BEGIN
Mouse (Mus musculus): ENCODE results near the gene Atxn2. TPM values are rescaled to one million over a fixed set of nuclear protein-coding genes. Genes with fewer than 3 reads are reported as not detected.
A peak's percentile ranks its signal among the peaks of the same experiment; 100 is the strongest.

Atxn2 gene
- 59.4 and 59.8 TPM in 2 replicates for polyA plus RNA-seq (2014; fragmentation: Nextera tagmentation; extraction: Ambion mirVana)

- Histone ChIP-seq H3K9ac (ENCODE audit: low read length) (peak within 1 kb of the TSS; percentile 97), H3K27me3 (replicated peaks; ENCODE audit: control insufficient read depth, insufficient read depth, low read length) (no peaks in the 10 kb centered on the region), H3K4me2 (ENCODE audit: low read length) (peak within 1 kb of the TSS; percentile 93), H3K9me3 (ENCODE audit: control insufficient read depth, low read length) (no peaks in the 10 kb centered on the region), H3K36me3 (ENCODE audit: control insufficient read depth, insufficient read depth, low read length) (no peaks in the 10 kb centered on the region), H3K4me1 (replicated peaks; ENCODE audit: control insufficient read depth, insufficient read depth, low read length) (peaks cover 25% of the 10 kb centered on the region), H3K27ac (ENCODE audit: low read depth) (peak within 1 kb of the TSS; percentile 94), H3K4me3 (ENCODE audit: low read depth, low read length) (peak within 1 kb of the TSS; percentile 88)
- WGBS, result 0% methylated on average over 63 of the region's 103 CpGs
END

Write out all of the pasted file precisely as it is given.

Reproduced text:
Mouse (Mus musculus): ENCODE results near the gene Atxn2. TPM values are rescaled to one million over a fixed set of nuclear protein-coding genes. Genes with fewer than 3 reads are reported as not detected.
A peak's percentile ranks its signal among the peaks of the same experiment; 100 is the strongest.

Atxn2 gene
- 59.4 and 59.8 TPM in 2 replicates for polyA plus RNA-seq (2014; fragmentation: Nextera tagmentation; extraction: Ambion mirVana)

- Histone ChIP-seq H3K9ac (ENCODE audit: low read length) (peak within 1 kb of the TSS; percentile 97), H3K27me3 (replicated peaks; ENCODE audit: control insufficient read depth, insufficient read depth, low read length) (no peaks in the 10 kb centered on the region), H3K4me2 (ENCODE audit: low read length) (peak within 1 kb of the TSS; percentile 93), H3K9me3 (ENCODE audit: control insufficient read depth, low read length) (no peaks in the 10 kb centered on the region), H3K36me3 (ENCODE audit: control insufficient read depth, insufficient read depth, low read length) (no peaks in the 10 kb centered on the region), H3K4me1 (replicated peaks; ENCODE audit: control insufficient read depth, insufficient read depth, low read length) (peaks cover 25% of the 10 kb centered on the region), H3K27ac (ENCODE audit: low read depth) (peak within 1 kb of the TSS; percentile 94), H3K4me3 (ENCODE audit: low read depth, low read length) (peak within 1 kb of the TSS; percentile 88)
- WGBS, result 0% methylated on average over 63 of the region's 103 CpGs